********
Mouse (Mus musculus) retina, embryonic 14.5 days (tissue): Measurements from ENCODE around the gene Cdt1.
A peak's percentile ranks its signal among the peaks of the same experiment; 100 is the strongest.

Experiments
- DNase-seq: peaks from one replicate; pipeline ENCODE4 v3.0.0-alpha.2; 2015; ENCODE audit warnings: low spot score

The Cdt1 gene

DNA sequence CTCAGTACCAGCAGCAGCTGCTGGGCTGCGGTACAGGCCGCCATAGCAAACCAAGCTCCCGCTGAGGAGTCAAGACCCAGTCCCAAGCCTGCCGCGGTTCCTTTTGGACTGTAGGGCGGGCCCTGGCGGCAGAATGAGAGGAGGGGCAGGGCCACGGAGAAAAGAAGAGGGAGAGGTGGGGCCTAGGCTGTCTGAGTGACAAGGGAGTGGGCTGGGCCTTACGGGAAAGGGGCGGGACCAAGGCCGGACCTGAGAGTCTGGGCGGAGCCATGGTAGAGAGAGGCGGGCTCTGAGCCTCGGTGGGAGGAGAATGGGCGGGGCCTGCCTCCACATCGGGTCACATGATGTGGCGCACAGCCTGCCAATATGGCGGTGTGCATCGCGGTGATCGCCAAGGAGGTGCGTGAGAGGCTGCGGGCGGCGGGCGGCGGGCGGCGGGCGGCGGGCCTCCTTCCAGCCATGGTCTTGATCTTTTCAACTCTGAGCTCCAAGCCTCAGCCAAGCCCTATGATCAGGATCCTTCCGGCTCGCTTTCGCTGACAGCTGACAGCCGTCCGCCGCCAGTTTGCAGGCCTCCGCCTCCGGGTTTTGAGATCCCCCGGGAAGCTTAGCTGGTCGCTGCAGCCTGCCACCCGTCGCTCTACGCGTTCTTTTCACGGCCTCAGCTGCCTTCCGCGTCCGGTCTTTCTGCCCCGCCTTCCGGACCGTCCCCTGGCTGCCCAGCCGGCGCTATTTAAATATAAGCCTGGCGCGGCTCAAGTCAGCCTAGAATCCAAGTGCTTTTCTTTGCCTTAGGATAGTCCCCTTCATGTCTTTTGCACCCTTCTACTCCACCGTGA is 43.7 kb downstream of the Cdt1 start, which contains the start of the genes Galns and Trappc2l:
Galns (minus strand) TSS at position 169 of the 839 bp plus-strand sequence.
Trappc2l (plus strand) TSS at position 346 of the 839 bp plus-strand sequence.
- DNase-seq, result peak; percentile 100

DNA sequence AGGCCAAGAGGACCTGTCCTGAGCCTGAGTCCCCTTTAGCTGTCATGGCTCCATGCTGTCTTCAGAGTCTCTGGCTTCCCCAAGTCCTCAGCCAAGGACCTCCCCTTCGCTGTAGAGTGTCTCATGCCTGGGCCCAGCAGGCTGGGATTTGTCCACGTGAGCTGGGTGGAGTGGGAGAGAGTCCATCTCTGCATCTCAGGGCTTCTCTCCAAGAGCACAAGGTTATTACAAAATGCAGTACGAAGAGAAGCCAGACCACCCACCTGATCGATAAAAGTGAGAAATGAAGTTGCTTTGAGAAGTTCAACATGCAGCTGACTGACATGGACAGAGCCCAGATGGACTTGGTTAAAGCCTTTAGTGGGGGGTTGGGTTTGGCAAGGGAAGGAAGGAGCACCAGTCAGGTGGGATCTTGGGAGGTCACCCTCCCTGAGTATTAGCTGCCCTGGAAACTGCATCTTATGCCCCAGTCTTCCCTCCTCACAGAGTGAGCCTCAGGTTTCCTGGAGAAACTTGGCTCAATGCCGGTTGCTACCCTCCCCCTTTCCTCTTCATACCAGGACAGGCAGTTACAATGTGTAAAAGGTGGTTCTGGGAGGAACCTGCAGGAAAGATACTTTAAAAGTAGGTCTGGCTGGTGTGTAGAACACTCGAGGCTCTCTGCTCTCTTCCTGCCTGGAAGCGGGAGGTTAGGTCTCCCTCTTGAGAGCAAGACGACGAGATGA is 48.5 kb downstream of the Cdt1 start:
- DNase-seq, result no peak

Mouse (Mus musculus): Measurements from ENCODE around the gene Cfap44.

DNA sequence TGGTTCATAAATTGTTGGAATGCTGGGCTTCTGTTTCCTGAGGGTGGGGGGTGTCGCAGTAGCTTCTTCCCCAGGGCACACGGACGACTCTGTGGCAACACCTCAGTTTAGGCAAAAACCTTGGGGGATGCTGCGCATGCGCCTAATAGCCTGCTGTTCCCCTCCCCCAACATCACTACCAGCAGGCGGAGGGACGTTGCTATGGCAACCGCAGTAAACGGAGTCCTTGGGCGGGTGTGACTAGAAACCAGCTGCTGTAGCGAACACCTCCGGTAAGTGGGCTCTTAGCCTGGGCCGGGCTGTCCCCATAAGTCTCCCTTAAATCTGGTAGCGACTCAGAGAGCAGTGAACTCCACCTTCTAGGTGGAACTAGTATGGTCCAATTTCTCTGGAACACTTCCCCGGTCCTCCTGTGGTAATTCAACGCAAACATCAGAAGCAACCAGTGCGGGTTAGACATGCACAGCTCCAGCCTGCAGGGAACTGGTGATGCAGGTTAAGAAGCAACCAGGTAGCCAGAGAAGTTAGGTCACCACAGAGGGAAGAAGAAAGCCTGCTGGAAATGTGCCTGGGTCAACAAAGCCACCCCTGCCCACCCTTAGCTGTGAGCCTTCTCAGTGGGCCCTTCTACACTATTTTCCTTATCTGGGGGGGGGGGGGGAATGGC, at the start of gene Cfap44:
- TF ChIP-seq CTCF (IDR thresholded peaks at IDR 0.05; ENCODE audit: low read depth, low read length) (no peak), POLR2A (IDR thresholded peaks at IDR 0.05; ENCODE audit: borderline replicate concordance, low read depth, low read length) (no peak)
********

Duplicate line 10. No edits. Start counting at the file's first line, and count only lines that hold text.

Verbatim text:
DNA sequence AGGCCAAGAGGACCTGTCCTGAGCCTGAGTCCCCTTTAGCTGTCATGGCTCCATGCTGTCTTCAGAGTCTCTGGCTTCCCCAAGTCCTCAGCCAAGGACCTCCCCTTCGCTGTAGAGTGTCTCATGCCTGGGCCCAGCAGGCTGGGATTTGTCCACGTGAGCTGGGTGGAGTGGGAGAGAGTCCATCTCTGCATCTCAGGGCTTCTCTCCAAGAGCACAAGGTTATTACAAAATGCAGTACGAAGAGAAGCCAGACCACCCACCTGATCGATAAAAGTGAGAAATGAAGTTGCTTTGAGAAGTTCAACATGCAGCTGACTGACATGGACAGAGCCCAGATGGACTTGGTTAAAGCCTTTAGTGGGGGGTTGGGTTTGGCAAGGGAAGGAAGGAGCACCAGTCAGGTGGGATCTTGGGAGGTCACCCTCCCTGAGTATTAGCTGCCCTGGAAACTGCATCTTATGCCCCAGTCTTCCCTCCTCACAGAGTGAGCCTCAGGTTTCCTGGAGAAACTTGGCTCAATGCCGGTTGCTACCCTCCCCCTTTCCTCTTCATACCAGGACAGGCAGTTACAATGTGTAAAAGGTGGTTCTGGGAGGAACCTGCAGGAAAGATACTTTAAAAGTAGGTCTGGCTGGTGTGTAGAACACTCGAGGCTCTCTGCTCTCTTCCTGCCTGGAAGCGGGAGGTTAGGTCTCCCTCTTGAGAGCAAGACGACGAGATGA is 48.5 kb downstream of the Cdt1 start: